Referees check the replay during an NBA basketball game in Washington (AP Photo/Alex Brandon).

In October 1986, during an NFL game against the Kansas City Chiefs, Oakland Raiders wide receiver Dokie Williams appeared to catch a touchdown pass from quarterback Marc Wilson, cutting into the Chiefs’ 17–0 lead. The referee signaled touchdown. But an early version of instant-replay review was in effect for the first time that season and the footage clearly showed Williams’s right foot landing out of bounds. The video-replay official in the press box upstairs determined it was an incomplete pass and radioed down to the on-field officials: “Pass incomplete.” But there was a miscommunication over the walkie-talkie: the referee on the field heard “pass is complete.” The touchdown was mistakenly upheld and the Raiders stormed back to win the game 24–17. The AP wrote that the NFL’s instant replay experiment had turned “high tech into low comedy.” The replay system survived that debacle, but the owners eventually soured on it in 1992 before reinstituting it for the 1999 season. Instant replay has since become a fixture in every major sport.

Despite endless refinements, instant replay has not been able to ensure that we get every call right. Earlier this year in the English Premier League (EPL), a Liverpool goal was disallowed when a review official accidentally applied the league’s sophisticated offsides-detecting video technology to the wrong play. It’s not just blown calls that upset fans, players, and coaches, but delays, ever-changing rules about when and how replay can be applied (what is “reviewable”), the intrusion of bureaucratic administration into the realm of play, and the unsettling sense that every play is subject to potential revision—no matter how glorious its execution or well-deserved its rewards.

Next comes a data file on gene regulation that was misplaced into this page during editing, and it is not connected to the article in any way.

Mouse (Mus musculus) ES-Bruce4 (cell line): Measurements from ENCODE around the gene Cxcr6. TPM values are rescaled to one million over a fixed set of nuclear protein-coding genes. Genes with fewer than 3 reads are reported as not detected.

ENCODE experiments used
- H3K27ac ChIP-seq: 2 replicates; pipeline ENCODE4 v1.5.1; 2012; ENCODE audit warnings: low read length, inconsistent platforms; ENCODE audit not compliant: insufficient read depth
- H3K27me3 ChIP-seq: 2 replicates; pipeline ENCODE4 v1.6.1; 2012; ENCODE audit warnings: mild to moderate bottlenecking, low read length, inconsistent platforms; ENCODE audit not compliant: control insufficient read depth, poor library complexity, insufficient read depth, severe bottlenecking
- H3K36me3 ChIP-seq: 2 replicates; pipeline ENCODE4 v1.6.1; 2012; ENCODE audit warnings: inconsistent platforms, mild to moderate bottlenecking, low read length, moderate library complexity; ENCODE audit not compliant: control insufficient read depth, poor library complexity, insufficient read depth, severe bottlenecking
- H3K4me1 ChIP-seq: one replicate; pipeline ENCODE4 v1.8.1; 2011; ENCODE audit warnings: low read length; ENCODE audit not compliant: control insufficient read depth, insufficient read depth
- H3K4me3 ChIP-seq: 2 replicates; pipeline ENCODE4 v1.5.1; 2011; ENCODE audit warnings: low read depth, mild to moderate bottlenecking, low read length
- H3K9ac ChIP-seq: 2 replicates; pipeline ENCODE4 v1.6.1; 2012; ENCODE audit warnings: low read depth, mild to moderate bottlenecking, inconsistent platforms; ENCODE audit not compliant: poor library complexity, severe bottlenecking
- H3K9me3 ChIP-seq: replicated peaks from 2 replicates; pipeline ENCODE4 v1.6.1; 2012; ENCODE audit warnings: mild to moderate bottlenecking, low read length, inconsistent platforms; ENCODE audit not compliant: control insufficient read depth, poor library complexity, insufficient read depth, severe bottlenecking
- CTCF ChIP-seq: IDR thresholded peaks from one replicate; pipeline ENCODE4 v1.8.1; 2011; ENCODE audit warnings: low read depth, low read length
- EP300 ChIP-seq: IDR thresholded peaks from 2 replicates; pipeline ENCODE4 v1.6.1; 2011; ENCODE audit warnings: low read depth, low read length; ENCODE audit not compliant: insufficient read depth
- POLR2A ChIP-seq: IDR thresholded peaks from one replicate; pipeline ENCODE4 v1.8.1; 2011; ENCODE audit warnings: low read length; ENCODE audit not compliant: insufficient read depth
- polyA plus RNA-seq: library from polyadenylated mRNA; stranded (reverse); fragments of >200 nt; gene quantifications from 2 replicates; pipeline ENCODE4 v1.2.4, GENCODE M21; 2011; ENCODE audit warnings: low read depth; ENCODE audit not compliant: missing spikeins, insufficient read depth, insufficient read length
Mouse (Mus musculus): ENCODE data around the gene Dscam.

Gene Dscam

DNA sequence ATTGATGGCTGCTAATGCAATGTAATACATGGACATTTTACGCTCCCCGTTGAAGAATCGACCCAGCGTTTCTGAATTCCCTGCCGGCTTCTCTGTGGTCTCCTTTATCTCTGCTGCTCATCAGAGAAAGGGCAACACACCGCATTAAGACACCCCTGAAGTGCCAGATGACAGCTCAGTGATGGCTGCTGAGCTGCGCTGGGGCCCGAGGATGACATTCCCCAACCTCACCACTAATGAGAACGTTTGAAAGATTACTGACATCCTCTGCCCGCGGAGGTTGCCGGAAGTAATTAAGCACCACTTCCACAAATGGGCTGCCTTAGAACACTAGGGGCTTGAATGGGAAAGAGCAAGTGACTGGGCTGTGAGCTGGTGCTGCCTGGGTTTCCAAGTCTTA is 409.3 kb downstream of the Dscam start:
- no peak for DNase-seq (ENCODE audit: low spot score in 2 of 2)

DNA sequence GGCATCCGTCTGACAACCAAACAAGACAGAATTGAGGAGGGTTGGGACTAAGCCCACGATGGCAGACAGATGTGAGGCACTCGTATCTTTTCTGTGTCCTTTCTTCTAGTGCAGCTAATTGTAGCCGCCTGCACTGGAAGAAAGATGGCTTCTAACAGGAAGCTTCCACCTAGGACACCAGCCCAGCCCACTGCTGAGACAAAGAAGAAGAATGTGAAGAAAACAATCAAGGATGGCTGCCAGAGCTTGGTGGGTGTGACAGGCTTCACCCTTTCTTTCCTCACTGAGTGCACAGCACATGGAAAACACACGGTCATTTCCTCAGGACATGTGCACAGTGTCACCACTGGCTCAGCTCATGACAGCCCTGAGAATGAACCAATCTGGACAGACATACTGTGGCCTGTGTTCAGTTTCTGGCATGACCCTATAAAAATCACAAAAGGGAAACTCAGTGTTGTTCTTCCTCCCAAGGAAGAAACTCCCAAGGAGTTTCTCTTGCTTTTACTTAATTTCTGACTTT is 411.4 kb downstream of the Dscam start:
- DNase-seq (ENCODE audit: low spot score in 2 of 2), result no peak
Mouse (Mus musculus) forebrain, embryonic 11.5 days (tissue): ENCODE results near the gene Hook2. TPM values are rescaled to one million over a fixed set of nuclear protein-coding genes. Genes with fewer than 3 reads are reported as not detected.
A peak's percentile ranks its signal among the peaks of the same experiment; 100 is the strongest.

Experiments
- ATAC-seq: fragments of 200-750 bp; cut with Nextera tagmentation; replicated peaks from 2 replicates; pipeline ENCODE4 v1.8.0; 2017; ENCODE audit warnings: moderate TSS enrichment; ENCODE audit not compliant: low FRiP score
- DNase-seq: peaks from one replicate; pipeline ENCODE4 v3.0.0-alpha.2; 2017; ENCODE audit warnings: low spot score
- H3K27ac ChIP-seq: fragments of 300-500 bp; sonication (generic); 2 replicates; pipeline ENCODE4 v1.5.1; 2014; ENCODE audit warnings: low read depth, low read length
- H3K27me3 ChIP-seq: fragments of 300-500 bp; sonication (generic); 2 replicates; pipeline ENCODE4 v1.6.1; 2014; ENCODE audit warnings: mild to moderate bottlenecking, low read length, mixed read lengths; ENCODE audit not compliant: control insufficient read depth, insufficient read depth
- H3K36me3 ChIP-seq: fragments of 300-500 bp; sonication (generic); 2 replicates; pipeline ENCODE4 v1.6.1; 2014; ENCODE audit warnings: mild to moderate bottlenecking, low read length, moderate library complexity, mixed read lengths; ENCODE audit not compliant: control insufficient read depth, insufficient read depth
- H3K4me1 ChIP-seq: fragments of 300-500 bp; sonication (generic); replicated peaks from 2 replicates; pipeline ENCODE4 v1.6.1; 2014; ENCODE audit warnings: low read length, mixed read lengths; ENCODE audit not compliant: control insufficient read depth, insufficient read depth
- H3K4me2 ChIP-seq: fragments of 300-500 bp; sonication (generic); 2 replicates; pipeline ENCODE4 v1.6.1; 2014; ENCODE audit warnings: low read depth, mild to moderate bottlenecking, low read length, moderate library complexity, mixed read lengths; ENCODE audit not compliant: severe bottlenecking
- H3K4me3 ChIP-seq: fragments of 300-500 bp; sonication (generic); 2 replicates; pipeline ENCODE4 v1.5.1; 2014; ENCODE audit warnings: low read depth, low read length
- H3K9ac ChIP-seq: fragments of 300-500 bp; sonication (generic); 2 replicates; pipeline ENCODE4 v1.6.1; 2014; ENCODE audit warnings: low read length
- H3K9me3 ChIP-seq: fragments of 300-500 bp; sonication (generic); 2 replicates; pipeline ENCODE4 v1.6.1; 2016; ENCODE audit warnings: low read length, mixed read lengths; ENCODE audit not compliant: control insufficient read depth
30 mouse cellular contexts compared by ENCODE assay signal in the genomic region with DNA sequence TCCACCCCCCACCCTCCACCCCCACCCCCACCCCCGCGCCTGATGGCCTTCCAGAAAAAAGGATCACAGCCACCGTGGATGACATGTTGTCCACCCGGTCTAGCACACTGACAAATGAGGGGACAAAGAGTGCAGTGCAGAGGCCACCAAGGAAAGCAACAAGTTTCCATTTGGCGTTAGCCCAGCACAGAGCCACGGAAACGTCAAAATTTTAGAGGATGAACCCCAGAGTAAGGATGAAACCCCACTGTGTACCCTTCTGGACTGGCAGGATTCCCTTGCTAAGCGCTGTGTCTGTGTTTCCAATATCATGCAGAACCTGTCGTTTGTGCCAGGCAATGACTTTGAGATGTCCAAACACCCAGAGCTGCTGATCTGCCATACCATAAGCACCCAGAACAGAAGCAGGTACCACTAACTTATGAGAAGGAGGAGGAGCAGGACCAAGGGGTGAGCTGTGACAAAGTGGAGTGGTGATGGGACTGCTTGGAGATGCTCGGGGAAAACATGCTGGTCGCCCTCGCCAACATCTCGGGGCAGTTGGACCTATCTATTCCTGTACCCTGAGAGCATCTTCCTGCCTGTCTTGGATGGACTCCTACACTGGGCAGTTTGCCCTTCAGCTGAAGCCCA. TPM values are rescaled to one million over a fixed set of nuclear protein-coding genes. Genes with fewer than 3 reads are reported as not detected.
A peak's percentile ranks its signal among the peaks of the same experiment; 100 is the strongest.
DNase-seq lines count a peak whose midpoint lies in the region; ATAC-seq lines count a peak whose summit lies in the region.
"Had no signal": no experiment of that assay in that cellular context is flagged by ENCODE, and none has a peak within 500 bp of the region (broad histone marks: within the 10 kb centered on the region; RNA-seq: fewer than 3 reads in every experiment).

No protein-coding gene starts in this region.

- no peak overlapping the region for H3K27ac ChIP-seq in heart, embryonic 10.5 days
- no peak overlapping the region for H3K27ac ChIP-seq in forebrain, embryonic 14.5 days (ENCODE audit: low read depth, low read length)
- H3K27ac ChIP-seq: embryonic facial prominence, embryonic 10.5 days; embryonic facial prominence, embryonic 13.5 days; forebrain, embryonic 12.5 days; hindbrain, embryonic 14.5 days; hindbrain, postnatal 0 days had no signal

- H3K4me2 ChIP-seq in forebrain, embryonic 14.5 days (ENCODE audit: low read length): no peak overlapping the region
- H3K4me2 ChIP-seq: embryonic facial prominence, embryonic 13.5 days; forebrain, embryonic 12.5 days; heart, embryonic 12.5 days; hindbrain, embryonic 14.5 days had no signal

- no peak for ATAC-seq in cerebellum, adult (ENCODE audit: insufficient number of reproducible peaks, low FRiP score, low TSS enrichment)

Referees suffer too. They are stripped of their old authority and made into intermediary servants of the technology. In the NFL and EPL, they have been instructed to let some plays run even when they see a clear reason for stoppage, just to make sure the technology gets the final say on the matter.


The beleaguered, disempowered, tech-dependent referee is all of us. Increasingly, human judgment is under suspicion when it is not at least aided by technology. Autonomous vehicles threaten to take us out of the driver’s seat (GPS has already taken over navigation duties); social-media companies deploy algorithms to shield us from what they deem “misinformation”; Google obviates the need to remember anything and, by its very existence, casts immediate doubt on every vaguely remembered fact; and AI threatens to usurp our powers of writing, making art and music, and even reasoning.

But as the examples from instant replay show, what may appear as the replacement of biased and fallible human capacities with neutral and infallible tech is actually the displacement of one kind of human agency by another. Decision making is moving “upstairs,” to the executives, bureaucrats, and committees that control the implementation of technology. They determine what information is fit to spread online, how our robo-chauffeurs will weigh speed against safety, and what AI systems will regard as true and right. They also try to determine, with scientific accuracy, the precise moment when a wide receiver can be said to have caught a football.